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Abigail Adams

Biography

Portrait of Abigail Adams
Biography:

Where did Abigail Adams grow up?

Abigail Adams was born Abigail Smith in the small town of Weymouth, Massachusetts. At the time, the town was part of the Massachusetts Bay Colony of Great Britain. Her father, William Smith, was the minister of the local church. She had a brother and two sisters.

Education

Since Abigail was a girl, she did not receive a formal education. Only boys went to school at this time in history. However, Abigail's mother taught her to read and write. She also had access to her father's library where she was able to learn new ideas and educate herself.

Abigail was an intelligent girl who wished that she could attend school. Her frustration over not being able to get a better education led her to argue for women's rights later on in life.

Marrying John Adams

Abigail was a young lady when she first met John Adams, a young country lawyer. John was a friend of her sister Mary's fiancé. Over time, John and Abigail found they enjoyed each other's company. Abigail liked John's sense of humor and his ambition. John was attracted to Abigail's intelligence and wit.

In 1762 the couple became engaged to be married. Abigail's father liked John and thought he was a good match. Her mother, however, wasn't so sure. She thought Abigail could do better than a country lawyer. Little did she know that John would one day be president! The marriage was delayed due to an outbreak of smallpox, but finally the couple was married on October 25, 1763. Abigail's father presided over the wedding.

Abigail and John had six children including Abigail, John Quincy, Susanna, Charles, Thomas, and Elizabeth. Unfortunately, Susanna and Elizabeth died young, as was common in those days.

Revolutionary War

In 1768 the family moved from Braintree to the big city of Boston. During this time relations between the American colonies and Great Britain were getting tense. Events such as the Boston Massacre and the Boston Tea Party occurred in the town where Abigail was living. John began to take a major role in the revolution. He was chosen to attend the Continental Congress in Philadelphia. On April 19, 1775 the American Revolutionary War began with the Battle of Lexington and Concord.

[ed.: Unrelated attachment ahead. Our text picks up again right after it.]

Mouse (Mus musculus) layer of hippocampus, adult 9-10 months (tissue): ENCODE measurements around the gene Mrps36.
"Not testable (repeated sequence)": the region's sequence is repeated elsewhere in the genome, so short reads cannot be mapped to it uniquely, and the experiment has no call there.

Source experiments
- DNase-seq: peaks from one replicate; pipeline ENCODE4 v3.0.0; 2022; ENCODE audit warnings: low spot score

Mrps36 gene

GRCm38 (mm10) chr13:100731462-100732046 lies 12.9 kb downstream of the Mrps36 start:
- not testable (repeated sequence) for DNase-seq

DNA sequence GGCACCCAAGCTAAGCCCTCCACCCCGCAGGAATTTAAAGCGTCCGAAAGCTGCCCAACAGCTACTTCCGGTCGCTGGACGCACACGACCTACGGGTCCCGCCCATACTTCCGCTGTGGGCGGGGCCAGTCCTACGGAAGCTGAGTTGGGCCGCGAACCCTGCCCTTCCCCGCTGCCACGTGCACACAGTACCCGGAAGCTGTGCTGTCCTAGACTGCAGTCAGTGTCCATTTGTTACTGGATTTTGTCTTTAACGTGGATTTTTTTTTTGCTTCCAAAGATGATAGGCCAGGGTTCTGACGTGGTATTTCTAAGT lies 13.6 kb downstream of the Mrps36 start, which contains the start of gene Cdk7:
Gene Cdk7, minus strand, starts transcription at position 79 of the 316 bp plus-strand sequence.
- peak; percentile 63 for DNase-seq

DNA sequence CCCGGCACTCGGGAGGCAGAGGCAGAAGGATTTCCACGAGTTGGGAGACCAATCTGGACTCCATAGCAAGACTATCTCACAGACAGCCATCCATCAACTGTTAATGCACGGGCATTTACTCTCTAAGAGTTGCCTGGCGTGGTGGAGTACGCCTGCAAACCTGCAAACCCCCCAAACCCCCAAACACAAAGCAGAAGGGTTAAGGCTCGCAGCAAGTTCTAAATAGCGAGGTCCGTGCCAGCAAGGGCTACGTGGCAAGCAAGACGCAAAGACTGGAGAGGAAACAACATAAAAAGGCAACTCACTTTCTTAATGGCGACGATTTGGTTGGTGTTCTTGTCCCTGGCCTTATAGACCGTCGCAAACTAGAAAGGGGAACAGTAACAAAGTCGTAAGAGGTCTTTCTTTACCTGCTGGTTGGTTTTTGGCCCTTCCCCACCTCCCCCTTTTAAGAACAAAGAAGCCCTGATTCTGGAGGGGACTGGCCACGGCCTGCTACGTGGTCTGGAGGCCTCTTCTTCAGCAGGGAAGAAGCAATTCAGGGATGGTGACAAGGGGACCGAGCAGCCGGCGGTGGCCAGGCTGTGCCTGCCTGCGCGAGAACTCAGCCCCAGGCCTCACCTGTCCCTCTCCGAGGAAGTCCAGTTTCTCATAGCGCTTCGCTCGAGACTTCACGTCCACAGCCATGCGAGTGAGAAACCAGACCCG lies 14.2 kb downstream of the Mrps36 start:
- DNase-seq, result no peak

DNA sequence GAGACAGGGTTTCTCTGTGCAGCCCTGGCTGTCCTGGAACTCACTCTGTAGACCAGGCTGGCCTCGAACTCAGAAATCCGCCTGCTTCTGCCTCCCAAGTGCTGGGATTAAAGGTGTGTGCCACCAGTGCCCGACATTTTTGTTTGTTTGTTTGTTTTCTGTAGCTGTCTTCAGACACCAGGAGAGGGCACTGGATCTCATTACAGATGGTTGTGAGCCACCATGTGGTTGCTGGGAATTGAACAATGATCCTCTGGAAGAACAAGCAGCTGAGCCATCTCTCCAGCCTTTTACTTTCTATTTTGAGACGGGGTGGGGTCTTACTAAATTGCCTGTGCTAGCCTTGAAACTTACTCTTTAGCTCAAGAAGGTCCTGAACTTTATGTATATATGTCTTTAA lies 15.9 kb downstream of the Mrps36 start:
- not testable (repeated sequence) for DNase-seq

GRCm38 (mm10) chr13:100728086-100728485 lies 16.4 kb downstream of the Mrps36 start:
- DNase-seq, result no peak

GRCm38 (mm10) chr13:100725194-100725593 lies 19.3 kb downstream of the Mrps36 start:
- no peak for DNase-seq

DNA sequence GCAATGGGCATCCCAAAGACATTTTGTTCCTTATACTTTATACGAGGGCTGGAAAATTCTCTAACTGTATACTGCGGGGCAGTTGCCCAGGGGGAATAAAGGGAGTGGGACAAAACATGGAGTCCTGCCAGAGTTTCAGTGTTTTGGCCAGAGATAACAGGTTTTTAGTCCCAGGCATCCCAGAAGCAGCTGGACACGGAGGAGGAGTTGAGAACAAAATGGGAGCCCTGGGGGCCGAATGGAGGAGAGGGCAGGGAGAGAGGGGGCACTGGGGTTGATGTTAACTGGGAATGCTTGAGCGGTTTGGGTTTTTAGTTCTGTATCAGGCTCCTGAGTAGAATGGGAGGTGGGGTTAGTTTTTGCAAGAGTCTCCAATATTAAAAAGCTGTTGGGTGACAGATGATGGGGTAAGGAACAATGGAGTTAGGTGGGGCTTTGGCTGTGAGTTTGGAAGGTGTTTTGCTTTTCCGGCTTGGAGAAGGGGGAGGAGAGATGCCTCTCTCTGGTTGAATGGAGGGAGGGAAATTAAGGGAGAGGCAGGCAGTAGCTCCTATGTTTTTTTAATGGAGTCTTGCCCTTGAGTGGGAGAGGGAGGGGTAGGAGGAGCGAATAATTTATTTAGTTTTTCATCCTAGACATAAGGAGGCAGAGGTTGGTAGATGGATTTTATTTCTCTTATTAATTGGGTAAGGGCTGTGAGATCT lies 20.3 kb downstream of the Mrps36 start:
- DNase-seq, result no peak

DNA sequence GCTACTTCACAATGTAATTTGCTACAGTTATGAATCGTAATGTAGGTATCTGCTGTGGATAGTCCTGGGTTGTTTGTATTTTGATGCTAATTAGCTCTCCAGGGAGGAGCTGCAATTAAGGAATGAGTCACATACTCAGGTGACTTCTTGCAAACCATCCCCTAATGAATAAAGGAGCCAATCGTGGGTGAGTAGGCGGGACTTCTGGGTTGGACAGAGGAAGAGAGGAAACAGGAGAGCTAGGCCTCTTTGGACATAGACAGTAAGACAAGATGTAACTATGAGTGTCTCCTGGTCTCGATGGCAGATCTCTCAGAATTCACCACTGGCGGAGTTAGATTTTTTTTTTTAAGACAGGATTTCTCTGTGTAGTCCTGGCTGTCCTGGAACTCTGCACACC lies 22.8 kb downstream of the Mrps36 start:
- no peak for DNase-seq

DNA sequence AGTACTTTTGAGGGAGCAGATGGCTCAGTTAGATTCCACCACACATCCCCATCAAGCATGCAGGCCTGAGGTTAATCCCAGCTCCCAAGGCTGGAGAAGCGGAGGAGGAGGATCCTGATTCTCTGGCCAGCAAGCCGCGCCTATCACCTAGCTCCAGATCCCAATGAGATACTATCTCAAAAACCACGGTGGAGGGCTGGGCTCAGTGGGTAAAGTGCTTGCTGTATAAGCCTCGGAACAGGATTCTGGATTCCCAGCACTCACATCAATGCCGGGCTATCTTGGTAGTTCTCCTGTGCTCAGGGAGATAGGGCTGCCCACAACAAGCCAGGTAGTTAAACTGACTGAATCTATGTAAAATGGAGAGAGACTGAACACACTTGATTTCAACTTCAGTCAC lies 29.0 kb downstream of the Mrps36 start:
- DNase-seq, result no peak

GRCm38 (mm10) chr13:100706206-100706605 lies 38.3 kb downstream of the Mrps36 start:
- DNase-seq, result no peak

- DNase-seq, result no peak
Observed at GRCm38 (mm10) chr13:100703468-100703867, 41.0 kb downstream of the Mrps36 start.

Home Alone

With John away at the Continental Congress, Abigail had to take care of the family. She had to make all sorts of decisions, manage the finances, take care of the farm, and educate the children. She also missed her husband terribly as he was gone for a very long time.

In addition to this, much of the war was taking place close by. Part of the Battle of Lexington and Concord was fought only twenty miles from her home. Escaping soldiers hid in her house, soldiers trained in her yard, she even melted utensils to make musket balls for the soldiers.

When the Battle of Bunker Hill was fought, Abigail woke to the sound of cannons. Abigail and John Quincy climbed a nearby hill to witness the burning of Charleston. At the time, she was taking care of the children of a family friend, Dr. Joseph Warren, who died during the battle.

Letters to John

During the war Abigail wrote many letters to her husband John about all that was happening. Over the years they wrote over 1,000 letters to each other. It is from these letters that we know what it must have been like on the home front during the Revolutionary War.

After the War

The war was finally over when the British surrendered at Yorktown on October 19, 1781. John was in Europe at the time working for the Congress. In 1783, Abigail missed John so much that she decided to go to Paris. She took her daughter Nabby with her and went to join John in Paris. When in Europe Abigail met Benjamin Franklin, who she did not like, and Thomas Jefferson, who she did like. Soon the Adams packed up and moved to London where Abigail would meet the King of England.

In 1788 Abigail and John returned to America. John was elected as Vice-President under President George Washington. Abigail became good friends with Martha Washington.

First Lady

John Adams was elected president in 1796 and Abigail became the First Lady of the United States. She was worried that people wouldn't like her because she was so different from Martha Washington. Abigail had strong opinions on many political issues. She wondered if she would say the wrong thing and make people angry.

Despite her fears, Abigail did not back off her strong opinions. She was against slavery and believed in the equal rights of all people, including black people and women. She also believed that everyone had the right to a good education. Abigail always firmly supported her husband and was sure to give him the woman's point of view on issues.

Retirement

Abigail and John retired to Quincy, Massachusetts and had a happy retirement. She died of typhoid fever on October 28, 1818. She did not live to see her son, John Quincy Adams, become president.

Remember the Ladies coin
"Remember the Ladies"


Interesting Facts about Abigail Adams More women leaders:

Abigail Adams
Susan B. Anthony
Clara Barton
Marie Curie
Amelia Earhart
Anne Frank
Helen Keller
Joan of Arc
Rosa Parks
Princess Diana
Queen Elizabeth I
Queen Victoria
Sally Ride
Eleanor Roosevelt
Harriet Beecher Stowe
Mother Teresa
Margaret Thatcher
Harriet Tubman
Oprah Winfrey

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